Areas of Future ICT Research In Nigeria’s Road Safety Technology Advancement
1. Application of Computer Forensics in accident investigations: Computer forensic is the study of the body of knowledge of the collation, analysis and interpretation of computer and digital evidence which can be used to unravel a misuse or abuse of a computer information systems; and can be tendered as a legal evidence in a cyber crime litigation.
Computer Forensics holds a great potential for road safety law, road safety insurance and road safety education.
2. Biometric Authentication Systems: Biometric recognition is an automatic recognition and verification of an entity based on “who he is or what he does” as opposed to “what he knows” (eg PIN or password) or “what he has” (eg ID card). This is applied to road safety rescue operations to verify accident victims’ identity for the sake of administering appropriate medical attention or of establishing personal and family contacts. Biometric Authentication Systems are also going to be the bedrock of future driver’s license verification, vehicle access authentication through the recognition of unique biological, physiological and behavioural traits including thumb prints, palm geometry, voice pattern, facial contour, etc.
3. Geographic Information Systems (GIS): GIS use data from communication satellites to establish the true locations of spatial objects for the sake of co-ordination and rescue operations including during periods of road crashes and other disasters. The use of GIS in road safety analysis has increased rapidly in recent years. This has proved to be effective in combination with other in-vehicle navigation systems.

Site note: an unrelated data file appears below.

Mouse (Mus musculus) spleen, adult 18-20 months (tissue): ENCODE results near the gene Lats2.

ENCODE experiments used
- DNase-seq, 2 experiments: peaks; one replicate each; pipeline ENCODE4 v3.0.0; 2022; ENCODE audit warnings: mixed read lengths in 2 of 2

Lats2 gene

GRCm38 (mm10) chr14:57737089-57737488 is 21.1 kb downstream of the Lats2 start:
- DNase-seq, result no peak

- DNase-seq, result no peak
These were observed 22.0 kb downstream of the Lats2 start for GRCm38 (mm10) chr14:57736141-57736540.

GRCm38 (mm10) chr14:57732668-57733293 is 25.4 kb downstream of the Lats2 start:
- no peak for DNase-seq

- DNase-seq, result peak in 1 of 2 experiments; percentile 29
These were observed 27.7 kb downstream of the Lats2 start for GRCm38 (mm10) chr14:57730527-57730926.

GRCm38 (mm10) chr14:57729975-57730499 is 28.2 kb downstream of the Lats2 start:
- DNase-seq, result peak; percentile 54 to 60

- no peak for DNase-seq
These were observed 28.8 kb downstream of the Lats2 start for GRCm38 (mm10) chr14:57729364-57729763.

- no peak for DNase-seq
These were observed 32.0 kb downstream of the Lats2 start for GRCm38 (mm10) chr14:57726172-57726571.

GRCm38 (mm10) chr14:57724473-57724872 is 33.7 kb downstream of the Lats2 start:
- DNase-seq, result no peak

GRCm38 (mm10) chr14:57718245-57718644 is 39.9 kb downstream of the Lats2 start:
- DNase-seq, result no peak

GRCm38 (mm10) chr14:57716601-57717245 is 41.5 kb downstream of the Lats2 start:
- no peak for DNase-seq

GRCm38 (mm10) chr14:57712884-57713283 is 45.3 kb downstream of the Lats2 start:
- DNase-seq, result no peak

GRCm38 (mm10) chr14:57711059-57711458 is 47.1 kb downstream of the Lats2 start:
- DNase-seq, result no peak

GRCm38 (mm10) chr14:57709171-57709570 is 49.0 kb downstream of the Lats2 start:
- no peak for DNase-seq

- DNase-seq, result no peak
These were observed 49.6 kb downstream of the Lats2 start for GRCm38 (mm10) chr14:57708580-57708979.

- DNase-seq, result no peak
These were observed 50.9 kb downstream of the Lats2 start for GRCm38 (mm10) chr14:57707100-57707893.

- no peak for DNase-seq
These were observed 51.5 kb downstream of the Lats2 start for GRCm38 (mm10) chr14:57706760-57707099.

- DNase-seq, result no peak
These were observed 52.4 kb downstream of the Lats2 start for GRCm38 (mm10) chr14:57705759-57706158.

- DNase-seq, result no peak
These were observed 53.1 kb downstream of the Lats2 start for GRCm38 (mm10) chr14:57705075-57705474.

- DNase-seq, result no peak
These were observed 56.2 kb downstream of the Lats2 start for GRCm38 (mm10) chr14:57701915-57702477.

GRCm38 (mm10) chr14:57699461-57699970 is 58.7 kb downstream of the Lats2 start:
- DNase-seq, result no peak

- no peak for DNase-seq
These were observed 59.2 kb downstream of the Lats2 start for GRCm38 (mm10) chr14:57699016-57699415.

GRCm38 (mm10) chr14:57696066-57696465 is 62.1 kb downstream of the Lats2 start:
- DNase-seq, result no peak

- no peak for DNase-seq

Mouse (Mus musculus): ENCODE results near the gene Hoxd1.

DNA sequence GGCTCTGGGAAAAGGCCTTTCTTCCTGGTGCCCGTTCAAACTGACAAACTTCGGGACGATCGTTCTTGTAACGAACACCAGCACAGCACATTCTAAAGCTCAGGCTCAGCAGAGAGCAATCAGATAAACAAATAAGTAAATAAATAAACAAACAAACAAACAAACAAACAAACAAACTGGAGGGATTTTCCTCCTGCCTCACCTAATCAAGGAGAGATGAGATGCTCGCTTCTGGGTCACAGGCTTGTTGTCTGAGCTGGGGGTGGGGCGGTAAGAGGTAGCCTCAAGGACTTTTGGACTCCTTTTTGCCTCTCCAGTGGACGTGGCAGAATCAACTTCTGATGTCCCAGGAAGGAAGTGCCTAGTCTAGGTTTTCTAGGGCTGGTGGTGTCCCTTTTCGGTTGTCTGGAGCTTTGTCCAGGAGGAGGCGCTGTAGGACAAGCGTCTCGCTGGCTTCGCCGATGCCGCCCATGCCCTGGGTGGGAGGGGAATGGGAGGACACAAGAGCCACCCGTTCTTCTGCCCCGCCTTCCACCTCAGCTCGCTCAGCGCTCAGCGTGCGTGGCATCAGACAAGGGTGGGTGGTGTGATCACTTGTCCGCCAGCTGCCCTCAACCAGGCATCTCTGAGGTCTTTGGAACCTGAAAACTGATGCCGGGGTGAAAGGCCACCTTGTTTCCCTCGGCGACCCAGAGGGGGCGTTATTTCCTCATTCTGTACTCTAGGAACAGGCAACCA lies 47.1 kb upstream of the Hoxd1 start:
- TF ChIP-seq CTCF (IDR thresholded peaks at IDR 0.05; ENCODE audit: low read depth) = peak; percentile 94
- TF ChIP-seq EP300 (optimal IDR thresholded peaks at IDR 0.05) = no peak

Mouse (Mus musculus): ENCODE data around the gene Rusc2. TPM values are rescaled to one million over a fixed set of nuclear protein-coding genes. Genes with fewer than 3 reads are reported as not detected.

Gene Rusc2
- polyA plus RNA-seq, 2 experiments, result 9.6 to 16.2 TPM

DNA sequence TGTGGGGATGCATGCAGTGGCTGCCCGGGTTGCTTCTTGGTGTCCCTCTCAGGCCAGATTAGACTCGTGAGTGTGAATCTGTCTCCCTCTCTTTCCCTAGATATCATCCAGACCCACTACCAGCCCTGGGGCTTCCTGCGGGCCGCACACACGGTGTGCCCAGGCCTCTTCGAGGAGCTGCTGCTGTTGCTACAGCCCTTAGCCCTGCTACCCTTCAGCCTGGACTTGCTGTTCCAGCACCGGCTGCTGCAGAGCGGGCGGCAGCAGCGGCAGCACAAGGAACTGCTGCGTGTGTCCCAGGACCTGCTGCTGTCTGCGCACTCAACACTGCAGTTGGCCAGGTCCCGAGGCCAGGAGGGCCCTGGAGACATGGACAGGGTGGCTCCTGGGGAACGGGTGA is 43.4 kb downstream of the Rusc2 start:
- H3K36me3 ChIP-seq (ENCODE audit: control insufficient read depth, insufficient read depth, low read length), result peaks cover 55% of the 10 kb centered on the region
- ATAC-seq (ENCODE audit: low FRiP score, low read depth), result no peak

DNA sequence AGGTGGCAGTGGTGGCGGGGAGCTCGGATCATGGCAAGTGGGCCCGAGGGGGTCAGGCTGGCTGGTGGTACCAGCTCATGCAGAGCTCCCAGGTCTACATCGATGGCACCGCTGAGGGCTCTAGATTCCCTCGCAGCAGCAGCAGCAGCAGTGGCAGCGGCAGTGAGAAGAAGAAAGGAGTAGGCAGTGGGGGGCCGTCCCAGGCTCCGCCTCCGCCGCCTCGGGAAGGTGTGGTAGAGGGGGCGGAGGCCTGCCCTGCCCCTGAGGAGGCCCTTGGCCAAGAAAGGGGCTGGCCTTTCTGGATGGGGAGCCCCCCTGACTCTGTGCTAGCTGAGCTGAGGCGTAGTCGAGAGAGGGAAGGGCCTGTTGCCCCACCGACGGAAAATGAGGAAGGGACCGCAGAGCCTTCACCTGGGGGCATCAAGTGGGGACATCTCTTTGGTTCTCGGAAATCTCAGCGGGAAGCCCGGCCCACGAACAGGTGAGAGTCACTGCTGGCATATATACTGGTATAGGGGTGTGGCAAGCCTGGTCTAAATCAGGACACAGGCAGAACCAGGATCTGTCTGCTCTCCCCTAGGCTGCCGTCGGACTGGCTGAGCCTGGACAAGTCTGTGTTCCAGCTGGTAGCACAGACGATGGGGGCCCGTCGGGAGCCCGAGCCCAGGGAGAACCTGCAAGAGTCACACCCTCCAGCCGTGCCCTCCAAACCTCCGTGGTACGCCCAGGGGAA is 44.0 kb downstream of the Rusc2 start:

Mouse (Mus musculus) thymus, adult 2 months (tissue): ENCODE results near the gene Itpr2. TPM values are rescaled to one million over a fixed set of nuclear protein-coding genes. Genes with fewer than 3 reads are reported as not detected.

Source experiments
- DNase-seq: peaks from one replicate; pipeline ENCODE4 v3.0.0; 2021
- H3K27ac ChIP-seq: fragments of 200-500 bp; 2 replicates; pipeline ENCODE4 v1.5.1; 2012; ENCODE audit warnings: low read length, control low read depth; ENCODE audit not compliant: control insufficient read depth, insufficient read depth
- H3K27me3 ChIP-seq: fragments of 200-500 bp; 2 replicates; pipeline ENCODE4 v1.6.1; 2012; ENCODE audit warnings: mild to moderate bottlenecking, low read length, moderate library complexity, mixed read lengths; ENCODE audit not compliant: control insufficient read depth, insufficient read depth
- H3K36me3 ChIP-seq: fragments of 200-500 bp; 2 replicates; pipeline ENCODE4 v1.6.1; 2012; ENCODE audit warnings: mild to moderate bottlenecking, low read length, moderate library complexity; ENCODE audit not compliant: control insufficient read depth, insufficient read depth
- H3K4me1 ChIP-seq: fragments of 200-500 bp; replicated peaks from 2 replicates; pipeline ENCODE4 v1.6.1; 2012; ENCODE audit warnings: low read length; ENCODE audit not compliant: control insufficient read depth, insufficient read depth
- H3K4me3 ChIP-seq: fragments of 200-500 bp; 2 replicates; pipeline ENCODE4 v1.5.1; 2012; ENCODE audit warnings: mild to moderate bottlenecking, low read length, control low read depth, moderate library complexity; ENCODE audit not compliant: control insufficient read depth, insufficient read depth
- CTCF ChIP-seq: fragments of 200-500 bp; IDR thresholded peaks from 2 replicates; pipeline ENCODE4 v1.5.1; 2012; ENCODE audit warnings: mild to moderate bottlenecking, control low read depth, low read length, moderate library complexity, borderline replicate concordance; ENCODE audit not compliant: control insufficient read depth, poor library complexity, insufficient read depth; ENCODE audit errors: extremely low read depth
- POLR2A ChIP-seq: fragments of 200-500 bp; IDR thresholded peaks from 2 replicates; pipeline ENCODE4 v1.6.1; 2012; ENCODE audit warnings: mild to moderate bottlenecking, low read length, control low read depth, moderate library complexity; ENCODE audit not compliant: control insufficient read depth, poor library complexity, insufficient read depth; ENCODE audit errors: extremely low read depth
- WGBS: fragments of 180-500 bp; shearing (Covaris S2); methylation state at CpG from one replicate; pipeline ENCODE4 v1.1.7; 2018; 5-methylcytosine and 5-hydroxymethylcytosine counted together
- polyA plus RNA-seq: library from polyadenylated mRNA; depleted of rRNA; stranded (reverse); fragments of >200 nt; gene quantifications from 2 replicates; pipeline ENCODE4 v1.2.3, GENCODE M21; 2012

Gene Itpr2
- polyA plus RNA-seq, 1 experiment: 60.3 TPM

At the heart of GIS is the Global Positioning System. The GPS is a system comprising of a set of communication satellites positioned in geo-synchronous orbit round the earth in such a way that they provide a complete real-time coverage of the entire earth’s surface. It is a worldwide, satellite-based, radio navigation system that was developed by the US Department of Defense to pinpoint and precisely identify the exact location anywhere on Earth. In addition to military purposes, it is widely used in marine, aviation, terrestrial navigation, modern road traffic management and location based services. GPS receivers are hand-held satellite receivers that interpret GPS data for identifying locations on maps, estimating longitude, latitude, altitude and depth with reference to data from orbital satellite. GPS receivers can determine location within 10 to 100 meters, depending on the accuracy of the equipment. Today, GPS receivers are widely available in almost everything from cars to wrist watches.
Conclusion and Recommendations
ICTs seek to find ways of dealing with each of the factors that lead to road accidents including, but not limited to: alcohol, novice drivers, older drivers, careless drivers, bad roads, reckless driving, faulty vehicles, poor visibility, fatigue and drug influence.
While traditional Road Safety Performance Indicators (RSPIs) can be examined to improve our understanding of the causes of accidents, however the application of ICT streamlines the effective management, monitoring and documentation of all road safety operations including highway death traps, drivers’ ignorance and emergency rescue services.
Safety professionals should understand eSafety as vehicle-based intelligent safety systems capable of using computerized devices and programs to improve road safety in terms of reducing exposure to risk, crash avoidance, injury reduction and automatic post-crash notification of collision.
Road safety trends around the world are tilting towards fewer fatalities, and a call is hereby made to all the stakeholders to rise above board to work towards the reduction of road fatalities and casualties through the application of ICTs in car systems design, traffic management and road transport data dissemination.
ICT provides a lot of tools to assist in managing road safety, but general acceptability and awareness is the big question. In developing economies like Nigeria, supportive government legislation and increased media awareness are vital in reducing ignorance and user apathy.
Government and notable authorities are also encouraged to show a higher degree of interest in acquisition of ICTs, and make conscious efforts towards their operational application in road safety if Nigeria’s vision 20-2020 is to be realized.